The WALL installation in the courtyard of St James’s Piccadilly is a life-size replica section of the 8 metre high Separation Wall that surrounds Bethlehem. Free to visit and open whenever the church is open throughout the festival, we invite you to write a prayer from any faith tradition, a poem, a reflection, an image or signature on the Wall itself.* The WALL projection programme includes specially commissioned animated images, paintings by children from the Dar Al-Kalima School in Bethlehem, One World’s song ‘Freedom for Palestine’ and video art pieces from internationally recognised Palestinian artist Larissa Sansour, ‘Happy Days’ and ‘A Space Exodus’.
Bethlehem Unwrapped is a response to the 2009 KairosPalestine call from the united churches of the Holy Land. It asked churches and communities around the world, “Are you able to help us get our freedom back?” The festival is inspired by the cultural movement in Bethlehem known as ‘Beautiful Resistance’ in which Palestinians express their determination peacefully and creatively to resist injustice. In this spirit, the festival celebrates the culture and stories of those living behind the Wall, and the installation was commissioned and created in this spirit.
*The artist reserves the right to curate the installation.
The real WALL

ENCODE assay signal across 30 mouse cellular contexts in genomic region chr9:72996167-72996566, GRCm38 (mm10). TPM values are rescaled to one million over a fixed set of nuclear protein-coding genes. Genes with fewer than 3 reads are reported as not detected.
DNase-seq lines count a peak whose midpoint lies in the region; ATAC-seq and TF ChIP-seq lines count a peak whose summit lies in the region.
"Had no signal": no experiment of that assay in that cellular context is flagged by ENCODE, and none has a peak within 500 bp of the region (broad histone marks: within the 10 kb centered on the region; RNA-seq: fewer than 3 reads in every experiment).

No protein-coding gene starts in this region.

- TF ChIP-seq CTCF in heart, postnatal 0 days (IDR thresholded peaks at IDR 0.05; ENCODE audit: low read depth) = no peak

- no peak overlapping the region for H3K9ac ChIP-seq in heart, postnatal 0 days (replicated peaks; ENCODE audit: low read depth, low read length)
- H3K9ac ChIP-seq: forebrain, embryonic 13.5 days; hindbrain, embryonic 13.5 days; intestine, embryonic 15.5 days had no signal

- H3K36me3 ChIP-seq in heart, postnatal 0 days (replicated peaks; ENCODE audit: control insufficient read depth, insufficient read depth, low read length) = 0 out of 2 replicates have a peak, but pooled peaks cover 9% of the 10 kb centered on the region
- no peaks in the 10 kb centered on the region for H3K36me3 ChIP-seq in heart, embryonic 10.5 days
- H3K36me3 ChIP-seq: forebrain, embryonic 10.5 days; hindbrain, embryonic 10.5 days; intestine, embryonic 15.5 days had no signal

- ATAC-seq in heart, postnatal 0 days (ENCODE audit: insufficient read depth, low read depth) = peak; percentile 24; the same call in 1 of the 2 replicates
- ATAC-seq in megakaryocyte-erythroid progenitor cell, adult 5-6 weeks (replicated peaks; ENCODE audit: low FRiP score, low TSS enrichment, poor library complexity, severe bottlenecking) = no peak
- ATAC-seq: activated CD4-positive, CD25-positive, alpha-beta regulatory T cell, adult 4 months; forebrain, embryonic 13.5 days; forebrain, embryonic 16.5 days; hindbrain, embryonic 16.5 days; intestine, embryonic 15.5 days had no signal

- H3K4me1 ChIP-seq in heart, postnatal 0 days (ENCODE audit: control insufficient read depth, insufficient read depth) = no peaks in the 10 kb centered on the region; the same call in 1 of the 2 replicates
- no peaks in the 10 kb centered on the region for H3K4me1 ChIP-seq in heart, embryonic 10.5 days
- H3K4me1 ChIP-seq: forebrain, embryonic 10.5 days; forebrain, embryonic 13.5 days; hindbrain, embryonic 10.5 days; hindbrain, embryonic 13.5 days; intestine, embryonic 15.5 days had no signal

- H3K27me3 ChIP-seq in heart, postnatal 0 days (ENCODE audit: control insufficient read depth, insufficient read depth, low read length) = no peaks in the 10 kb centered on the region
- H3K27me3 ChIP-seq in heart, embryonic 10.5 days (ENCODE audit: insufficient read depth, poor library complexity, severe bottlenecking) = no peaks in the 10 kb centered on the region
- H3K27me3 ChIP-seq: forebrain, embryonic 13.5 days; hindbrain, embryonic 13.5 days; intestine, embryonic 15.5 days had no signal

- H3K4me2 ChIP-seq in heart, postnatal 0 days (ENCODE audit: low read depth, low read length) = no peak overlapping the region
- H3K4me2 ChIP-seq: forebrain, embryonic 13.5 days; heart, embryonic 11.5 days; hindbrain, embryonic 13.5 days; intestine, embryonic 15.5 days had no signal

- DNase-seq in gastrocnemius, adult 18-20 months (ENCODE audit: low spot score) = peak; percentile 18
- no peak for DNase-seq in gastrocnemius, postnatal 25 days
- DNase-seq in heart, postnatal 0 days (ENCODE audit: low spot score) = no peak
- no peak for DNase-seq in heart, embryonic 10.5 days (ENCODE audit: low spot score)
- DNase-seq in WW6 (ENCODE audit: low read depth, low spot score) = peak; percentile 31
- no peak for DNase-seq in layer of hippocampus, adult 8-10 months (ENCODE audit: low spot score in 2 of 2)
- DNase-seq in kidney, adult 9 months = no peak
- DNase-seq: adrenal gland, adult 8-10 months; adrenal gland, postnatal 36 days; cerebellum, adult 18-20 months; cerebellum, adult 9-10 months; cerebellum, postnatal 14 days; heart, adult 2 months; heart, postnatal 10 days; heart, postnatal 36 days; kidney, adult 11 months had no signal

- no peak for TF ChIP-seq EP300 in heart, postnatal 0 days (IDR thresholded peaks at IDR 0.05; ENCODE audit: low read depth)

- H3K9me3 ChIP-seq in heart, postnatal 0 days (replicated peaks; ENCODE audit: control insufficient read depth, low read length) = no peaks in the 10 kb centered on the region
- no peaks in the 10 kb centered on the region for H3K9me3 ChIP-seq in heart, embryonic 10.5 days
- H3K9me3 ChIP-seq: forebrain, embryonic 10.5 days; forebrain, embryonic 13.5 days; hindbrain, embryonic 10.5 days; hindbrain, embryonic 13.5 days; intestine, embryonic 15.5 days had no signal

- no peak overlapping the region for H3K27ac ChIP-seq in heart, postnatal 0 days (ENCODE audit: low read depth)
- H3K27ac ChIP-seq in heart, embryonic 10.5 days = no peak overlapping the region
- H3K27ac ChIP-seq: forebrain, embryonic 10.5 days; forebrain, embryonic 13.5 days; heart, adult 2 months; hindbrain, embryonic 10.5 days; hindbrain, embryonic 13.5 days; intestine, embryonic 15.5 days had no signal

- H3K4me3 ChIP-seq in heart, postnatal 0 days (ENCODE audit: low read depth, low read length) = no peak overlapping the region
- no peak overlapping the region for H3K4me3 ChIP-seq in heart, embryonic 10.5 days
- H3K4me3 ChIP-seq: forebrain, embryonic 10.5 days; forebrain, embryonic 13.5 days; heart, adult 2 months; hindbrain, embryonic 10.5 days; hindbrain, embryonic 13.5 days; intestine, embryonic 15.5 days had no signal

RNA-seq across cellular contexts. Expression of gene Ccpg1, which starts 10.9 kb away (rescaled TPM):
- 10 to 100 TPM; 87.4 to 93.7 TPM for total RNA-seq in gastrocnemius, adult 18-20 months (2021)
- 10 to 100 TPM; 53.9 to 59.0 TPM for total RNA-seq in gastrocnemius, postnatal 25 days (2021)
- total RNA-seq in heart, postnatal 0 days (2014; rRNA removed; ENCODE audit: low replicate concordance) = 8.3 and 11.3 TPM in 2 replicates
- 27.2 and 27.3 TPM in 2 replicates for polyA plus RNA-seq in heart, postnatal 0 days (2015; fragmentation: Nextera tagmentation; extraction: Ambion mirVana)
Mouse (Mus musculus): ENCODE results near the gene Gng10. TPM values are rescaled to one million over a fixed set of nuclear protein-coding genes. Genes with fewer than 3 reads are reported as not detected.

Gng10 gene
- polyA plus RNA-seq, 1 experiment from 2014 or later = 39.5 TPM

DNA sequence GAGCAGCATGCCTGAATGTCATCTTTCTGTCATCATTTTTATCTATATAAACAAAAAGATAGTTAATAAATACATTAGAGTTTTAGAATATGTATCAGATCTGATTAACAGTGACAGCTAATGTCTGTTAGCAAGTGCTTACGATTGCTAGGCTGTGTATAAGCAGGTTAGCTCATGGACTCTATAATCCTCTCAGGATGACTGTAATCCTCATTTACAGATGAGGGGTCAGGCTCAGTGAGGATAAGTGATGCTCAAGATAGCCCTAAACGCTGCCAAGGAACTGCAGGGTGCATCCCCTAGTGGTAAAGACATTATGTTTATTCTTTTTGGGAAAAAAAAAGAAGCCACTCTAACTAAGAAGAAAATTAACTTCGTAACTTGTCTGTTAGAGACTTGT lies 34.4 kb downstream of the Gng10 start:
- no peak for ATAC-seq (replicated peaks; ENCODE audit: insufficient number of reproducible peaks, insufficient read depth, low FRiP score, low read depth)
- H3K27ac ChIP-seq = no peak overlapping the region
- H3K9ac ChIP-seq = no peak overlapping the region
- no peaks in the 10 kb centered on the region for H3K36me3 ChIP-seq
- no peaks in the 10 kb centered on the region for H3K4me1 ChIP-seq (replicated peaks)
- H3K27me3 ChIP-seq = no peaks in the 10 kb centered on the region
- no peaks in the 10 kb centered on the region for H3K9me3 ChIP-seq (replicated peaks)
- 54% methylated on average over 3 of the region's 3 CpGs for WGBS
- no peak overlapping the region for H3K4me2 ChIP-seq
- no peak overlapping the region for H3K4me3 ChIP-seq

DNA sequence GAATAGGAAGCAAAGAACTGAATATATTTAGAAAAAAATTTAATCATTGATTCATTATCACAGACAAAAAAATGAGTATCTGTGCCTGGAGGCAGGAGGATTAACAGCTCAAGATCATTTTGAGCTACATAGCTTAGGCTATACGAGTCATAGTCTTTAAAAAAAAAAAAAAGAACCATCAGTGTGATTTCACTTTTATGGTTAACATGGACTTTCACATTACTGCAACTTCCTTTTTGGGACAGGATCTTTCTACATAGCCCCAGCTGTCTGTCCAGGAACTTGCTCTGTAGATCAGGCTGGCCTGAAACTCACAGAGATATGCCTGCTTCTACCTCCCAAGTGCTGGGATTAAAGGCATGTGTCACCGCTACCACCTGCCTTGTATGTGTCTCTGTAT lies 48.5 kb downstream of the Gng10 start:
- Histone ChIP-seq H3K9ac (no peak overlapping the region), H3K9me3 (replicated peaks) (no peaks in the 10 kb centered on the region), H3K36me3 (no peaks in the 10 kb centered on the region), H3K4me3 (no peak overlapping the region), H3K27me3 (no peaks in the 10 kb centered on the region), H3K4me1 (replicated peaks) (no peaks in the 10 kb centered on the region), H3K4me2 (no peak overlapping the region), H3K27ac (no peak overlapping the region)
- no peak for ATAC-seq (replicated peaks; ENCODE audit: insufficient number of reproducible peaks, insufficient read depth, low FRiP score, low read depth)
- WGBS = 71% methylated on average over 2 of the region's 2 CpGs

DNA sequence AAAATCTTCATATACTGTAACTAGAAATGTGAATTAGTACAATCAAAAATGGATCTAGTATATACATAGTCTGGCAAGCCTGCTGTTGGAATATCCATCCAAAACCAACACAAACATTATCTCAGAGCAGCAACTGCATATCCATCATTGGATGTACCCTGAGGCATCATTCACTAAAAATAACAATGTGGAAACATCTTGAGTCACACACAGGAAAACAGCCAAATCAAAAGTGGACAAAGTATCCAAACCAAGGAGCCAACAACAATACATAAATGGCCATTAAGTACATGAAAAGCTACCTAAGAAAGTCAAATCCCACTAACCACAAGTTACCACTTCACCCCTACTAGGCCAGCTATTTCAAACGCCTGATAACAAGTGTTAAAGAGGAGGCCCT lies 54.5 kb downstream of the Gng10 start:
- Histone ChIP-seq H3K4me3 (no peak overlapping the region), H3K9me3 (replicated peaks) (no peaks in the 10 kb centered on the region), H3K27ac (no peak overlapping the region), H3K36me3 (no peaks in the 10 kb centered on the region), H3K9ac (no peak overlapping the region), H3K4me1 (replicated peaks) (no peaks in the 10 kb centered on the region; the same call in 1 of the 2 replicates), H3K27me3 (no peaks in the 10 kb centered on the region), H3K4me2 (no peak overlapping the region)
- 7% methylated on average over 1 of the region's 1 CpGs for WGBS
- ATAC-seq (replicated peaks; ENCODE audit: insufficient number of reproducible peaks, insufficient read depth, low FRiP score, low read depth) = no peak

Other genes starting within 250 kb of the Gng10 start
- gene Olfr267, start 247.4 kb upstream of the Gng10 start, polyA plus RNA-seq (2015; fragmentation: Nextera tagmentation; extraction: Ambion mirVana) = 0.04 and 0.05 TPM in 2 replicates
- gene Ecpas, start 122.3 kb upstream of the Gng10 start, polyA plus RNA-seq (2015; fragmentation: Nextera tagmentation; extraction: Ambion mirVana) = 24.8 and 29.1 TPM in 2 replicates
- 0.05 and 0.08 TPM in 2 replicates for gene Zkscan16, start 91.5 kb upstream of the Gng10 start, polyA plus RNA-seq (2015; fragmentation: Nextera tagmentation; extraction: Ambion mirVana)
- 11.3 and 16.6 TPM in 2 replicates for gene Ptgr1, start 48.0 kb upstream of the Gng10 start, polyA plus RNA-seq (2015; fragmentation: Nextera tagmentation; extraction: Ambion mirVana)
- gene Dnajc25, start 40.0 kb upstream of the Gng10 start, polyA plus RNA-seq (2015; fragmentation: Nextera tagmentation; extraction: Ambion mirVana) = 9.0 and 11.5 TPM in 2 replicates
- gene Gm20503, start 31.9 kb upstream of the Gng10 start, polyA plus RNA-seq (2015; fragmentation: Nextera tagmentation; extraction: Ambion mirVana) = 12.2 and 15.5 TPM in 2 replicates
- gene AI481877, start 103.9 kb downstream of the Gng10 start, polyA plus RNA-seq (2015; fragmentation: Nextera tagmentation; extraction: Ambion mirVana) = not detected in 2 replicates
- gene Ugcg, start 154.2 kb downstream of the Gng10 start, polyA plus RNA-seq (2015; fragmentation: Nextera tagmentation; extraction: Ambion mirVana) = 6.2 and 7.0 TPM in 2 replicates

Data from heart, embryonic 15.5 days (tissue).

In 2002, the government began building what was described as a Security Fence in occupied Palestinian Territory. The stated purpose was the security of Israeli citizens. In 2004, the International Court of Justice at The Hague declared the Barrier illegal under international law and called on Israel to dismantle the walls, return confiscated land and make reparations for damages.The Wall is called variously the Separation Barrier, the Security Barrier and the Wall, and stretches 708 km, the distance between London and Zurich. It is twice the length of Israel’s ‘green line’ border, agreed in 1949. 85% percent of the wall will not be built along Israel’s internationally recognized pre-1967 borders. Along its length the Barrier consists of fences, ditches, razor wire, groomed sand paths, an electronic monitoring system patrol roads and a buffer zone. Approximately 61 km of the constructed Barrier consists of 8-9 metre high concrete slab segments which are connected to form a wall, particularly in urban areas such as Jerusalem, Bethlehem, Qalqiliya and Tulkarm. Land obtained for construction of the Barrier is requisitioned from Palestinian landowners by the Israeli Ministry of Defence through military orders. Most orders are valid for three years and are renewable. (Source: UN Office for the Coordination of Humanitarian Affairs July 2011)